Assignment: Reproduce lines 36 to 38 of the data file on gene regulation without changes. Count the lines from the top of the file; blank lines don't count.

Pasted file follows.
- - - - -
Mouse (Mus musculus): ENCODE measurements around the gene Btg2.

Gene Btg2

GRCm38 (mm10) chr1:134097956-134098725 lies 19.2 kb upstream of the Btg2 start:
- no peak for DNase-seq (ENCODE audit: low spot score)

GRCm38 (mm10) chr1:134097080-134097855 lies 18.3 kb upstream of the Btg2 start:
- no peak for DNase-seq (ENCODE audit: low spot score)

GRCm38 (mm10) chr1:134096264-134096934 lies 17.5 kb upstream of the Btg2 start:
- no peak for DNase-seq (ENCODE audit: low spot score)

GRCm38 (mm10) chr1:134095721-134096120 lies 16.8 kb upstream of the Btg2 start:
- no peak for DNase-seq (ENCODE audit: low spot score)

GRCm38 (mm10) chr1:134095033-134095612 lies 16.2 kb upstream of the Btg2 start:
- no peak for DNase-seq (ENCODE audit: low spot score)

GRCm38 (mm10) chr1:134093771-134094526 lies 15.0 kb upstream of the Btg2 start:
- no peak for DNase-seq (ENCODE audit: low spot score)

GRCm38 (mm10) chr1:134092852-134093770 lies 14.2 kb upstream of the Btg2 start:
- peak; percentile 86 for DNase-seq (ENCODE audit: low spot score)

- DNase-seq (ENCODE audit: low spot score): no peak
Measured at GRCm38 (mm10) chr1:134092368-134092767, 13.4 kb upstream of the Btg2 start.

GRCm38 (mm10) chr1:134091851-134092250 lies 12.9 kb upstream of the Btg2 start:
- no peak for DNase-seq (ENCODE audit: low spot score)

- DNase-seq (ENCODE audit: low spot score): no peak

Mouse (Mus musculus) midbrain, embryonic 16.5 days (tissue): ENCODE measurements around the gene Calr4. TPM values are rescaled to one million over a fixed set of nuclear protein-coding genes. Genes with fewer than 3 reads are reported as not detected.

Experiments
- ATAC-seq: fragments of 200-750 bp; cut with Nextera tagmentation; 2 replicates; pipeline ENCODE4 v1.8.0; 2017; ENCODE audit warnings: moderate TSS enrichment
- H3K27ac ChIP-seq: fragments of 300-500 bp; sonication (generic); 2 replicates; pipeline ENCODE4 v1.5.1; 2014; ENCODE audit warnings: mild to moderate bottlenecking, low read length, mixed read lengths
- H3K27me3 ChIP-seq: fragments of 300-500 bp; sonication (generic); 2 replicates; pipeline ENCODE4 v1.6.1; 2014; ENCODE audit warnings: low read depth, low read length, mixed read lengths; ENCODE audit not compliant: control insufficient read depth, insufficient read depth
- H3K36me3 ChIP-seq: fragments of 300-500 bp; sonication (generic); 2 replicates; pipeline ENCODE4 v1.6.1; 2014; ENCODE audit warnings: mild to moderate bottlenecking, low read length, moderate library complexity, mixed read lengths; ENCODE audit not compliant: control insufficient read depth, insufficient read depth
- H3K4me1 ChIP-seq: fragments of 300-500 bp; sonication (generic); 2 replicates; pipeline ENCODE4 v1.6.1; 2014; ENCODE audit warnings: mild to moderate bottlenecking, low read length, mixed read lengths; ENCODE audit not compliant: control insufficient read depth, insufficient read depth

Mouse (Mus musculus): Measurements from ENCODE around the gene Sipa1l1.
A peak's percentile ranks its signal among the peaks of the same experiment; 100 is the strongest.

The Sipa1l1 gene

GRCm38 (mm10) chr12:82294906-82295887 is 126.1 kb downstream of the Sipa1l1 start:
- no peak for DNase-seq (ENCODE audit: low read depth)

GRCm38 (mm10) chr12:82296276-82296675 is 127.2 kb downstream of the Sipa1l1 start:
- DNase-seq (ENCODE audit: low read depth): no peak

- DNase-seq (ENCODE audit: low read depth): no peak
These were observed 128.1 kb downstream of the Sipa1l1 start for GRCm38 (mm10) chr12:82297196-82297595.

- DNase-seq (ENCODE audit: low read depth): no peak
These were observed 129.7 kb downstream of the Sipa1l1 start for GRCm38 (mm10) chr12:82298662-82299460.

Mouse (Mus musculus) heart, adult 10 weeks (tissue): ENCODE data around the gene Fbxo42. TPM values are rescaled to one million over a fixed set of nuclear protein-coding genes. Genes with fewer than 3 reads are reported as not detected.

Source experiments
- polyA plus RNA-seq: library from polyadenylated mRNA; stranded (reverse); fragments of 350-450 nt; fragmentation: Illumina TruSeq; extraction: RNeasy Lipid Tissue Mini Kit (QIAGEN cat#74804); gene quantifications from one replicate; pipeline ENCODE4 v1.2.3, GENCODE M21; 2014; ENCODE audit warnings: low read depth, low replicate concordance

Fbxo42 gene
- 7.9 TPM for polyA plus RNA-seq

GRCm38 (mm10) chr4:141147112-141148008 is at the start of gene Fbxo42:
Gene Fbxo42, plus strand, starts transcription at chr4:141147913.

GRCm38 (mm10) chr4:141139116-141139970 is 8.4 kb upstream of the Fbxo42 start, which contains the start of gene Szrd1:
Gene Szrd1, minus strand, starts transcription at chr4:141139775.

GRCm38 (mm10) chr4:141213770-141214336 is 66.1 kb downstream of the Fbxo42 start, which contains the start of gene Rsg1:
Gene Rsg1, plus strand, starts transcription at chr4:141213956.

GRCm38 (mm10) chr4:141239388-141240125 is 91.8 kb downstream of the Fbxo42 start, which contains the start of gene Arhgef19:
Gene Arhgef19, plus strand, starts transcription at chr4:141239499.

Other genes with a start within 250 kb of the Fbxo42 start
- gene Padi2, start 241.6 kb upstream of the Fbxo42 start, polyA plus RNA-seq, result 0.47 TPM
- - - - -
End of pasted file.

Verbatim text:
- DNase-seq (ENCODE audit: low read depth): no peak
These were observed 128.1 kb downstream of the Sipa1l1 start for GRCm38 (mm10) chr12:82297196-82297595.

- DNase-seq (ENCODE audit: low read depth): no peak